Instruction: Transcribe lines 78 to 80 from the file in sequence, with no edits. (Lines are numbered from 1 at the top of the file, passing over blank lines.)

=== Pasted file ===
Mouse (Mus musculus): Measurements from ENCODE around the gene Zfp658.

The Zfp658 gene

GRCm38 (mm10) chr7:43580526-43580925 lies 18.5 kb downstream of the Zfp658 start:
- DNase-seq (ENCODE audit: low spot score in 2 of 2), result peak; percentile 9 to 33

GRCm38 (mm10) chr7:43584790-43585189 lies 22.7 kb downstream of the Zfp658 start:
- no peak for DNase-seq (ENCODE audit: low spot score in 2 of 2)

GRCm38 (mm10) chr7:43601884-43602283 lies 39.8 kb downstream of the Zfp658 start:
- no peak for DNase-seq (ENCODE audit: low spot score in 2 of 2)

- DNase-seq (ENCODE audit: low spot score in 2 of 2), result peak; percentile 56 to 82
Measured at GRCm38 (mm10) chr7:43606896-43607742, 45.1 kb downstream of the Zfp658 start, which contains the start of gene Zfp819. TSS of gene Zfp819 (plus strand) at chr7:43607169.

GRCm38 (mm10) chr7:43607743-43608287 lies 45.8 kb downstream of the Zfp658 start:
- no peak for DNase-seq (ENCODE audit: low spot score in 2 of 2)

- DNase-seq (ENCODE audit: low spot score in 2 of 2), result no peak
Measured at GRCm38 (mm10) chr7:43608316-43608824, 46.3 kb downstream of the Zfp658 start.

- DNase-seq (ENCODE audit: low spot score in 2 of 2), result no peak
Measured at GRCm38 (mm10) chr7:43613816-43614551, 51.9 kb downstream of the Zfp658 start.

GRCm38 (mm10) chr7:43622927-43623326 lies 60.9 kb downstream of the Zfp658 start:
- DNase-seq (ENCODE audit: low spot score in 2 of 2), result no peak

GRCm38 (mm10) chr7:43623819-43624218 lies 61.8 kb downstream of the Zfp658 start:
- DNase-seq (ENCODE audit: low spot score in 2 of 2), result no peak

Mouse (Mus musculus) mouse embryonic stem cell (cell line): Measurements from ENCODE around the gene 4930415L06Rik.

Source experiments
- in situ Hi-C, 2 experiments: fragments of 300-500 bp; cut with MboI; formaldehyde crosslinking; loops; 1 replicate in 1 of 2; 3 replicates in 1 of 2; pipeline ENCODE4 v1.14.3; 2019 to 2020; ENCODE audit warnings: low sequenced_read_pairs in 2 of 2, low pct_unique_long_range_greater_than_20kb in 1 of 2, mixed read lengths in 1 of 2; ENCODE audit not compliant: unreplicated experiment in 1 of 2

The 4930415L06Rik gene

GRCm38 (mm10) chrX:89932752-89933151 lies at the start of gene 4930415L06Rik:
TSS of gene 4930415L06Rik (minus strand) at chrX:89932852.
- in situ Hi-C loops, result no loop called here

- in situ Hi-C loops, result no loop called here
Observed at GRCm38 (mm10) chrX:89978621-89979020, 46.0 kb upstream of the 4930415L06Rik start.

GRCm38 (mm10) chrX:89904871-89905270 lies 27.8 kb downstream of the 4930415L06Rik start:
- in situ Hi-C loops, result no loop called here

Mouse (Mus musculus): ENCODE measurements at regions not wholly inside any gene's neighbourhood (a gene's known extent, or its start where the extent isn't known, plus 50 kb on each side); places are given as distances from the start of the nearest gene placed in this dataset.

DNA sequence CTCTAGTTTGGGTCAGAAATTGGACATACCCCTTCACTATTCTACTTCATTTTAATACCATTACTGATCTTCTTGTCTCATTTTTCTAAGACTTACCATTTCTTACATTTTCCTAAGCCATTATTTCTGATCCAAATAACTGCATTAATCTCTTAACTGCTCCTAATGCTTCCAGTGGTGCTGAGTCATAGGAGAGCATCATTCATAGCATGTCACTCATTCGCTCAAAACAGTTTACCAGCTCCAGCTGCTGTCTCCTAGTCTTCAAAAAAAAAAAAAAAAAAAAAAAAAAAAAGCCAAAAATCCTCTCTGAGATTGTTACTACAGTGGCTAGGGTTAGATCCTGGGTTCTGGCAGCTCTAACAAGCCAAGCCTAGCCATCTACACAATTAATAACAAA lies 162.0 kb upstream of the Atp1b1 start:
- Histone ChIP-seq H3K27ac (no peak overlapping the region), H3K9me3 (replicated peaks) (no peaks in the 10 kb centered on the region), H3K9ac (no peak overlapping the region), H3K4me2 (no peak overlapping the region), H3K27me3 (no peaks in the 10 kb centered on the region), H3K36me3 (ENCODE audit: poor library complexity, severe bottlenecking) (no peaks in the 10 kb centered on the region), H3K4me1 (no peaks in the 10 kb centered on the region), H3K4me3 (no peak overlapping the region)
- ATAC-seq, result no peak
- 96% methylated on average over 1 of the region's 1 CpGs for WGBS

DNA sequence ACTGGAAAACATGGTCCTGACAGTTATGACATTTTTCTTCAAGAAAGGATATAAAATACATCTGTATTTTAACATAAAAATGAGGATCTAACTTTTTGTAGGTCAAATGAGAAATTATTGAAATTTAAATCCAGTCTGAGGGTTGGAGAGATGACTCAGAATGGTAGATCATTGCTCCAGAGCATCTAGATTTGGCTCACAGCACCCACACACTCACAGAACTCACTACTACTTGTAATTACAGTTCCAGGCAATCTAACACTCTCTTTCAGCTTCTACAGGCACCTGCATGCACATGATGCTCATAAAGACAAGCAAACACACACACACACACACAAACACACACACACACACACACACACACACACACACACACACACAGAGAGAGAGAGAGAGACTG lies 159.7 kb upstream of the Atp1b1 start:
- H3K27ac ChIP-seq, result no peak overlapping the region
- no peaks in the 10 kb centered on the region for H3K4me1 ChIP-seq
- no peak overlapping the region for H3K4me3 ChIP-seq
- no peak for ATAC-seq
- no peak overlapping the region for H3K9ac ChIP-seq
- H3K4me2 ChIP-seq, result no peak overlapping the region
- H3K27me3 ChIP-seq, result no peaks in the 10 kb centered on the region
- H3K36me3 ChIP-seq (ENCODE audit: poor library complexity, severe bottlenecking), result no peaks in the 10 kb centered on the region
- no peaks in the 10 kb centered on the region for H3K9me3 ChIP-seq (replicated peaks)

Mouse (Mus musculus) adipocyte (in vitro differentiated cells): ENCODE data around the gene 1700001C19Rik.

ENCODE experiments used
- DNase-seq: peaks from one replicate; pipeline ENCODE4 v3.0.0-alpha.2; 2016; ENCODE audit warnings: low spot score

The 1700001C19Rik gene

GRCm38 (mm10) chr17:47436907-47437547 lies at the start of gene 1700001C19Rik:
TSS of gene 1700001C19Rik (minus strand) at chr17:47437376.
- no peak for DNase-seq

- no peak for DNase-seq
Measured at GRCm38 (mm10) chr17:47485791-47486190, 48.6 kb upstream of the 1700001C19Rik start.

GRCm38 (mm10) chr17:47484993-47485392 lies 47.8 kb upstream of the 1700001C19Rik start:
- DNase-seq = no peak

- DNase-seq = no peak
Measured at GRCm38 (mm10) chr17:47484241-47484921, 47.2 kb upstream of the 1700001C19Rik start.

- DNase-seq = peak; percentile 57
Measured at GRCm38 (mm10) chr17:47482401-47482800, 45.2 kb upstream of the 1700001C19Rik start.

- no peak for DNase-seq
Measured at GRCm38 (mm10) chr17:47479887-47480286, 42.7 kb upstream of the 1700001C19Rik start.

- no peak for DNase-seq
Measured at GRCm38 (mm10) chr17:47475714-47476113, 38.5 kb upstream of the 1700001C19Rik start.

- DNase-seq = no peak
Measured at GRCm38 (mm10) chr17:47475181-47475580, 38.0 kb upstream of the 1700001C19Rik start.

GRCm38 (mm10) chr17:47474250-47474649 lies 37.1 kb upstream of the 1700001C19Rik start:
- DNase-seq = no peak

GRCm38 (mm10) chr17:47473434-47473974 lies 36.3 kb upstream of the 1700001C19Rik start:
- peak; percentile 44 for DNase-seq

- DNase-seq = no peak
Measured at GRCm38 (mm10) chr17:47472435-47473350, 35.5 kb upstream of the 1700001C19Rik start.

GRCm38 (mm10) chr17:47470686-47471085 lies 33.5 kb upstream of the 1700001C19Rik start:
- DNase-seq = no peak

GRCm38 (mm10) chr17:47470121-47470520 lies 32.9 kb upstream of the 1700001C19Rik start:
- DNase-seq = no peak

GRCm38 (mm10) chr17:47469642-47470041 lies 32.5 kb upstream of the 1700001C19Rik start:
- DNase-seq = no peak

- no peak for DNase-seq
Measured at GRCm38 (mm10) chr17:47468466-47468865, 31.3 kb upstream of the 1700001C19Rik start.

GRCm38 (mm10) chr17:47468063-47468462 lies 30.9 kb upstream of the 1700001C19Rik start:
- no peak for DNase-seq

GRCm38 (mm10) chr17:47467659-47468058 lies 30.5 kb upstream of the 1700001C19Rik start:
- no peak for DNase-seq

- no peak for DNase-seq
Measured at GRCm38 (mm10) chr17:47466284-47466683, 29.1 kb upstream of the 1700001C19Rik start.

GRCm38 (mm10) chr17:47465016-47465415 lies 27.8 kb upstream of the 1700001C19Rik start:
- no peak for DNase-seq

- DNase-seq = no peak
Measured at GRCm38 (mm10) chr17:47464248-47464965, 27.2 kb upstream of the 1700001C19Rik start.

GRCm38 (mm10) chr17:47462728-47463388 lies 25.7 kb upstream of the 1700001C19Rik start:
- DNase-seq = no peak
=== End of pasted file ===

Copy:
GRCm38 (mm10) chr17:47469642-47470041 lies 32.5 kb upstream of the 1700001C19Rik start:
- DNase-seq = no peak

- no peak for DNase-seq